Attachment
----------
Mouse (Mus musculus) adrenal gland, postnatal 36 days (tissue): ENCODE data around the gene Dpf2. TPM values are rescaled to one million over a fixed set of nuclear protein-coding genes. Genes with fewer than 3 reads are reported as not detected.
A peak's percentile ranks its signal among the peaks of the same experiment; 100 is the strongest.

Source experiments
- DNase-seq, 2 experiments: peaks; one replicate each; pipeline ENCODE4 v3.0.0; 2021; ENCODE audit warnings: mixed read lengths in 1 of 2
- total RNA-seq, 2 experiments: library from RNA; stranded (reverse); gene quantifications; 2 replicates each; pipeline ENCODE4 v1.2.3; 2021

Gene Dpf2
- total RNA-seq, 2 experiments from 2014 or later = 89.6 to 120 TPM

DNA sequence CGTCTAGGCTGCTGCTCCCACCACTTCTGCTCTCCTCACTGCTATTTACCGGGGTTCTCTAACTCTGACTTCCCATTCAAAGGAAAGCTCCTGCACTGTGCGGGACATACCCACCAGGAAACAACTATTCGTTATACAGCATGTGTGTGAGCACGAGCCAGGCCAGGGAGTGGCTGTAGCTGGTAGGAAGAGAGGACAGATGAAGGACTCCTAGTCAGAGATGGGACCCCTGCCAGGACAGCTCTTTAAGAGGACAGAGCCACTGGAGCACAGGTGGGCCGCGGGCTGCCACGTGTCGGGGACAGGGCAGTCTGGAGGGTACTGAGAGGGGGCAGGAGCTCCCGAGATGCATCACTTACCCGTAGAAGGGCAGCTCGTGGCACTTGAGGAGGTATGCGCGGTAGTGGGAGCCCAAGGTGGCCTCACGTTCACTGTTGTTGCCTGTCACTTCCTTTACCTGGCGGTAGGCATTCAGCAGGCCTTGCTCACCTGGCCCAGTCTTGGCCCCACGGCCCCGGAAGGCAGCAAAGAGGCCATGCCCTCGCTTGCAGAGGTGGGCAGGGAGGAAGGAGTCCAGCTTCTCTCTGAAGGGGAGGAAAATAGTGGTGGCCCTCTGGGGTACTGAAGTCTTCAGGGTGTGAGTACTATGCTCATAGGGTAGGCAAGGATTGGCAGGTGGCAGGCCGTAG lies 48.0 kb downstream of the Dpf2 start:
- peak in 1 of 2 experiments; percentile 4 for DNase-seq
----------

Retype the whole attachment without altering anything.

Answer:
Mouse (Mus musculus) adrenal gland, postnatal 36 days (tissue): ENCODE data around the gene Dpf2. TPM values are rescaled to one million over a fixed set of nuclear protein-coding genes. Genes with fewer than 3 reads are reported as not detected.
A peak's percentile ranks its signal among the peaks of the same experiment; 100 is the strongest.

Source experiments
- DNase-seq, 2 experiments: peaks; one replicate each; pipeline ENCODE4 v3.0.0; 2021; ENCODE audit warnings: mixed read lengths in 1 of 2
- total RNA-seq, 2 experiments: library from RNA; stranded (reverse); gene quantifications; 2 replicates each; pipeline ENCODE4 v1.2.3; 2021

Gene Dpf2
- total RNA-seq, 2 experiments from 2014 or later = 89.6 to 120 TPM

DNA sequence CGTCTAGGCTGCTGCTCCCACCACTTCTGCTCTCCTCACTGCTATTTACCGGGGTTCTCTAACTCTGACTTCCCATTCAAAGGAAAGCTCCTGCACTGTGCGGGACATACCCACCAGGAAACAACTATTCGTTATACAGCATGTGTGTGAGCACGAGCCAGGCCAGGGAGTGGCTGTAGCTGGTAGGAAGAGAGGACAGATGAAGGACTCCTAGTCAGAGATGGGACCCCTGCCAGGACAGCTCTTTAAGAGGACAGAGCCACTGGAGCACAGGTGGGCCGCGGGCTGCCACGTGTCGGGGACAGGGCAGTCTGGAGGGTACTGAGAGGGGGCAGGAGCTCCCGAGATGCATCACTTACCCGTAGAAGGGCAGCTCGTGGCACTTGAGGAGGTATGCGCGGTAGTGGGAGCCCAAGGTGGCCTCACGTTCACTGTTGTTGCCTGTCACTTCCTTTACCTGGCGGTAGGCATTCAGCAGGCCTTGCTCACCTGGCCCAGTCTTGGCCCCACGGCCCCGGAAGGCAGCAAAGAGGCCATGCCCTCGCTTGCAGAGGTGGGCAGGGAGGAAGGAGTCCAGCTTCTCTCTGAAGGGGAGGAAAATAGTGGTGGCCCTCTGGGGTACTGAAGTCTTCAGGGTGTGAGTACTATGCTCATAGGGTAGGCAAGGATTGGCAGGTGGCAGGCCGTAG lies 48.0 kb downstream of the Dpf2 start:
- peak in 1 of 2 experiments; percentile 4 for DNase-seq